An electromechanically scanned parabolic E-band (10 kW power) target acquisition radar is mounted on the rear top of the turret that when combined with the turret front mounted J-band (150 kW power) monopulse tracking radar forms the 1RL144 (NATO:Hot Shot) radar system, which can detect and track targets flying high as 3,500 m. Alongside the 1A26 digital computer and the 1G30 angle measurement system form the 1A27 radar complex. Tunguska-M has the 1RL144M radar with detection range 18 km and tracking range 16 km-near of the original system's. The mechanically scanned target acquisition radar for the Tunguska-M1 offers a 360-degree field of view, a detection range of around 18 km and can detect targets flying as low as 15 m, the target acquisition radar can be stowed when in transit. Its tracking radar has a range of 16 km. A C/D-band IFF system is also fitted and designated 1RL138.[16] The radar system is highly protected against various types of interference, and can work if there are mountains on the horizon, regardless of the background. The radar can sees due to the rotation the helicopter of screws.[17] The system is able to fire on the move using 30 mm cannons, although it must be stationary to fire missiles. The maximum target speed can be up to 500 m/s; reaction time 6–8 seconds.[18] Each 2S6 has all facilities for independent warfare.[12]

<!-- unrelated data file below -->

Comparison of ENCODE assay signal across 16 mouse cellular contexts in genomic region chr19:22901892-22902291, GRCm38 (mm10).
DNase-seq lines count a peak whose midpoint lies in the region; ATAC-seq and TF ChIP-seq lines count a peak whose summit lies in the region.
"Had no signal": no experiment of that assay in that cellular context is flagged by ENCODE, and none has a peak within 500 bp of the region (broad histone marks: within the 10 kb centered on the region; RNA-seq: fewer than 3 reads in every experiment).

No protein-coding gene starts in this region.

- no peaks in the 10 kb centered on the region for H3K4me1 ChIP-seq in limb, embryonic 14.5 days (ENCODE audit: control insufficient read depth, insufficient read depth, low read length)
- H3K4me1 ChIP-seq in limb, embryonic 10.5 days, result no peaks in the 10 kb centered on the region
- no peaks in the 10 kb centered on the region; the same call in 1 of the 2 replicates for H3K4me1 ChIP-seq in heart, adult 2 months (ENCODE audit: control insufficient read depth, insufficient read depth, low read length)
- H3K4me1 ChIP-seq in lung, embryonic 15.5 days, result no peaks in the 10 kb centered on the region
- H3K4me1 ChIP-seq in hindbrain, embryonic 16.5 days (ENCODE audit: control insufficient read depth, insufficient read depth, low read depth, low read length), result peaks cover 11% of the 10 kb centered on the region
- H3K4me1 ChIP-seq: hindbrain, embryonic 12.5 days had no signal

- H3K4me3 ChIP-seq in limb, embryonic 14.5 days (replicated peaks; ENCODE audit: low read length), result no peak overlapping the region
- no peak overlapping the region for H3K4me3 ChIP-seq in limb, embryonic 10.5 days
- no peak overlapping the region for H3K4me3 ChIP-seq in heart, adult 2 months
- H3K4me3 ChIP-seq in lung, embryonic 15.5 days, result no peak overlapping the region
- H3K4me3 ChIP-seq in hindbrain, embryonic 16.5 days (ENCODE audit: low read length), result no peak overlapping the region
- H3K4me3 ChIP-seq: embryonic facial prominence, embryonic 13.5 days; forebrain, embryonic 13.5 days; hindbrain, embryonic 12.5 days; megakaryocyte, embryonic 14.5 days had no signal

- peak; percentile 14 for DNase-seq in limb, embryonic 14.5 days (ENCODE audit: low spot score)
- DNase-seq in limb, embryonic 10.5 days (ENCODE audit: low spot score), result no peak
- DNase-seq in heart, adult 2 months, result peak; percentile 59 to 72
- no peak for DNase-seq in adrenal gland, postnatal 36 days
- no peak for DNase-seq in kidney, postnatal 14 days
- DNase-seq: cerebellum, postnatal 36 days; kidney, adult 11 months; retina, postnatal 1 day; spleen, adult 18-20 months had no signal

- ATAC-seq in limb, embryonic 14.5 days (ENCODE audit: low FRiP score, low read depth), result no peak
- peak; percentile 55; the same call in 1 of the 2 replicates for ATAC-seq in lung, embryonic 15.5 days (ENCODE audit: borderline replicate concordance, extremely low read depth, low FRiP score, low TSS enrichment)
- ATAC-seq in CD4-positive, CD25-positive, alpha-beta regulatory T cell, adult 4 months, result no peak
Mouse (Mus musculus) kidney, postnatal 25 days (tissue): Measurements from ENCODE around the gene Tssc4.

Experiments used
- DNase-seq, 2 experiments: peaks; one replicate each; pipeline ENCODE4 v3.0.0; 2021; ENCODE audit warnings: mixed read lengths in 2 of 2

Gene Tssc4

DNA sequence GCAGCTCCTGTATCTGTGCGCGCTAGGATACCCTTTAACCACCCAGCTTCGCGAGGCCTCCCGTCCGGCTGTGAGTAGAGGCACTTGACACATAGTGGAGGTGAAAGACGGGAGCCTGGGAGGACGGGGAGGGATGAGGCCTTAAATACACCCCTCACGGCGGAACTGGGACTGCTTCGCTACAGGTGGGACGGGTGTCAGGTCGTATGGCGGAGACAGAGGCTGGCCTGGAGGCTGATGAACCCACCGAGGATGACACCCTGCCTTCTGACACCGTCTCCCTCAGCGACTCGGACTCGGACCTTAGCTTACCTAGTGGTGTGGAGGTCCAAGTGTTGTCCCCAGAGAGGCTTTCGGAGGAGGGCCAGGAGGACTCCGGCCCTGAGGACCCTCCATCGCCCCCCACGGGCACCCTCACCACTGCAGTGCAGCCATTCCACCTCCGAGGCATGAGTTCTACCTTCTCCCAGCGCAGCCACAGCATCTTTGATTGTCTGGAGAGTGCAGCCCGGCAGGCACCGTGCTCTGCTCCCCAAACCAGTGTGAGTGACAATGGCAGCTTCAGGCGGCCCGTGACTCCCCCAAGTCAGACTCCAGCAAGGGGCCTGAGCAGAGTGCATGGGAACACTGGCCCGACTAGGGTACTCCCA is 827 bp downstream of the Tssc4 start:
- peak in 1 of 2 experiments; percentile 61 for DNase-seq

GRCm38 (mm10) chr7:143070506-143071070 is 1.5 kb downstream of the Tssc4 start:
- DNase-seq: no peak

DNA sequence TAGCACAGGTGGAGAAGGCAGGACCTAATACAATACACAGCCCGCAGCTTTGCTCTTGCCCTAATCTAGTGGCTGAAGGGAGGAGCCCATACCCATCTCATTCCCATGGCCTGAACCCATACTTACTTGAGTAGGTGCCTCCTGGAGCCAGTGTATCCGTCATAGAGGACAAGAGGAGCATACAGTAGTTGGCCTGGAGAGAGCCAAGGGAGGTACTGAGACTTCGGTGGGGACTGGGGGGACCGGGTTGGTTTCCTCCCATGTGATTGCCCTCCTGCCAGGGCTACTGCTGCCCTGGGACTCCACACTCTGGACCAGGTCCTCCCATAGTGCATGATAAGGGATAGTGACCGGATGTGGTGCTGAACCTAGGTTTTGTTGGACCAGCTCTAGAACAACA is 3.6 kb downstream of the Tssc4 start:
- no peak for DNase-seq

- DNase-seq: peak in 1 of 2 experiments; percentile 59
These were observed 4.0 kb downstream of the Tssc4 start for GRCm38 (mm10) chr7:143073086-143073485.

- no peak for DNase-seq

Standard equipment of the 2S6 and 2S6M includes a computerized fire control system, heating, ventilation, NBC system, an automatic fire detection and suppression system, navigational equipment, night vision aids, 1V116 intercom, external communications system with an R-173 receiver -modernized in the 2S6M for better communication with the command post- and monitoring equipment.[19] The vehicle also has protection against the effects of nuclear, biological and chemical weapons.[12]

Can work in passive mode (day + night+all weather).[20] The biggest maneuver of possible with an overload 35g. This allows confidently hit strongly maneuvering target.[21]